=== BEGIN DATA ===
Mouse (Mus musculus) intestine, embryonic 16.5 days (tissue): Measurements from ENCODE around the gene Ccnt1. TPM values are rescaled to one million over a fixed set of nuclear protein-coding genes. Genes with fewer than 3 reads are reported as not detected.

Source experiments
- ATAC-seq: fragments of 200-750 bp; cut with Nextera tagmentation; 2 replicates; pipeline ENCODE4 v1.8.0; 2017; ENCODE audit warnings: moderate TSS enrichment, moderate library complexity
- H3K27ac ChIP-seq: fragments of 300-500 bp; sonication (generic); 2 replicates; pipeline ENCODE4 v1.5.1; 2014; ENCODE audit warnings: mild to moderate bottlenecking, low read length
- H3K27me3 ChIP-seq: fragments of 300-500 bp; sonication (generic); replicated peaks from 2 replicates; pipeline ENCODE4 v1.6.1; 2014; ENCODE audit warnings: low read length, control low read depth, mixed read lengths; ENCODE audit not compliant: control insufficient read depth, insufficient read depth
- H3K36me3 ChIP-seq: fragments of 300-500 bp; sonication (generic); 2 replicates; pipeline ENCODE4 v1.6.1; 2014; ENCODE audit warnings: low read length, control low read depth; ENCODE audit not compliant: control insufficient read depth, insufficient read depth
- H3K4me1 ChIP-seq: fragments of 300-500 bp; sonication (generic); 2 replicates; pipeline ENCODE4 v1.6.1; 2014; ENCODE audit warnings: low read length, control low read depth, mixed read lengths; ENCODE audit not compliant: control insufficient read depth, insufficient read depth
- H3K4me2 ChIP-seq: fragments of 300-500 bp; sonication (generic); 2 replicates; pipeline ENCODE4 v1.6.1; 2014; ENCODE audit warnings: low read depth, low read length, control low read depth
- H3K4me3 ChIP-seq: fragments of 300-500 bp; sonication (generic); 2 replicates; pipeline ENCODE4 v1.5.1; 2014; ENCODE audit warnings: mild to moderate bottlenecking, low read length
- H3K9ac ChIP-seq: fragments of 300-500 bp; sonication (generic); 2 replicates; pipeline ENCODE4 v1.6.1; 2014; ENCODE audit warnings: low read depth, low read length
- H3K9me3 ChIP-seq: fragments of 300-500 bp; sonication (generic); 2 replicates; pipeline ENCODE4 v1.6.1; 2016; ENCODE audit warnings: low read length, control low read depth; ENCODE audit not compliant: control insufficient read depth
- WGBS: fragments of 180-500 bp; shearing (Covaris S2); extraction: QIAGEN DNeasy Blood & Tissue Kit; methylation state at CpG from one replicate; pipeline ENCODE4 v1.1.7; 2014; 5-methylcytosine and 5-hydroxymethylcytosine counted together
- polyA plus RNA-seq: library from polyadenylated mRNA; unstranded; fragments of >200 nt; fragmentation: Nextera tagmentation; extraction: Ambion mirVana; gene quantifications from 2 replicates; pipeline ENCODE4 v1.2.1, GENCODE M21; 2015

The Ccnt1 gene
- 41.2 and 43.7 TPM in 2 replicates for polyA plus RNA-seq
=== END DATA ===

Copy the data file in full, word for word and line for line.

Mouse (Mus musculus) intestine, embryonic 16.5 days (tissue): Measurements from ENCODE around the gene Ccnt1. TPM values are rescaled to one million over a fixed set of nuclear protein-coding genes. Genes with fewer than 3 reads are reported as not detected.

Source experiments
- ATAC-seq: fragments of 200-750 bp; cut with Nextera tagmentation; 2 replicates; pipeline ENCODE4 v1.8.0; 2017; ENCODE audit warnings: moderate TSS enrichment, moderate library complexity
- H3K27ac ChIP-seq: fragments of 300-500 bp; sonication (generic); 2 replicates; pipeline ENCODE4 v1.5.1; 2014; ENCODE audit warnings: mild to moderate bottlenecking, low read length
- H3K27me3 ChIP-seq: fragments of 300-500 bp; sonication (generic); replicated peaks from 2 replicates; pipeline ENCODE4 v1.6.1; 2014; ENCODE audit warnings: low read length, control low read depth, mixed read lengths; ENCODE audit not compliant: control insufficient read depth, insufficient read depth
- H3K36me3 ChIP-seq: fragments of 300-500 bp; sonication (generic); 2 replicates; pipeline ENCODE4 v1.6.1; 2014; ENCODE audit warnings: low read length, control low read depth; ENCODE audit not compliant: control insufficient read depth, insufficient read depth
- H3K4me1 ChIP-seq: fragments of 300-500 bp; sonication (generic); 2 replicates; pipeline ENCODE4 v1.6.1; 2014; ENCODE audit warnings: low read length, control low read depth, mixed read lengths; ENCODE audit not compliant: control insufficient read depth, insufficient read depth
- H3K4me2 ChIP-seq: fragments of 300-500 bp; sonication (generic); 2 replicates; pipeline ENCODE4 v1.6.1; 2014; ENCODE audit warnings: low read depth, low read length, control low read depth
- H3K4me3 ChIP-seq: fragments of 300-500 bp; sonication (generic); 2 replicates; pipeline ENCODE4 v1.5.1; 2014; ENCODE audit warnings: mild to moderate bottlenecking, low read length
- H3K9ac ChIP-seq: fragments of 300-500 bp; sonication (generic); 2 replicates; pipeline ENCODE4 v1.6.1; 2014; ENCODE audit warnings: low read depth, low read length
- H3K9me3 ChIP-seq: fragments of 300-500 bp; sonication (generic); 2 replicates; pipeline ENCODE4 v1.6.1; 2016; ENCODE audit warnings: low read length, control low read depth; ENCODE audit not compliant: control insufficient read depth
- WGBS: fragments of 180-500 bp; shearing (Covaris S2); extraction: QIAGEN DNeasy Blood & Tissue Kit; methylation state at CpG from one replicate; pipeline ENCODE4 v1.1.7; 2014; 5-methylcytosine and 5-hydroxymethylcytosine counted together
- polyA plus RNA-seq: library from polyadenylated mRNA; unstranded; fragments of >200 nt; fragmentation: Nextera tagmentation; extraction: Ambion mirVana; gene quantifications from 2 replicates; pipeline ENCODE4 v1.2.1, GENCODE M21; 2015

The Ccnt1 gene
- 41.2 and 43.7 TPM in 2 replicates for polyA plus RNA-seq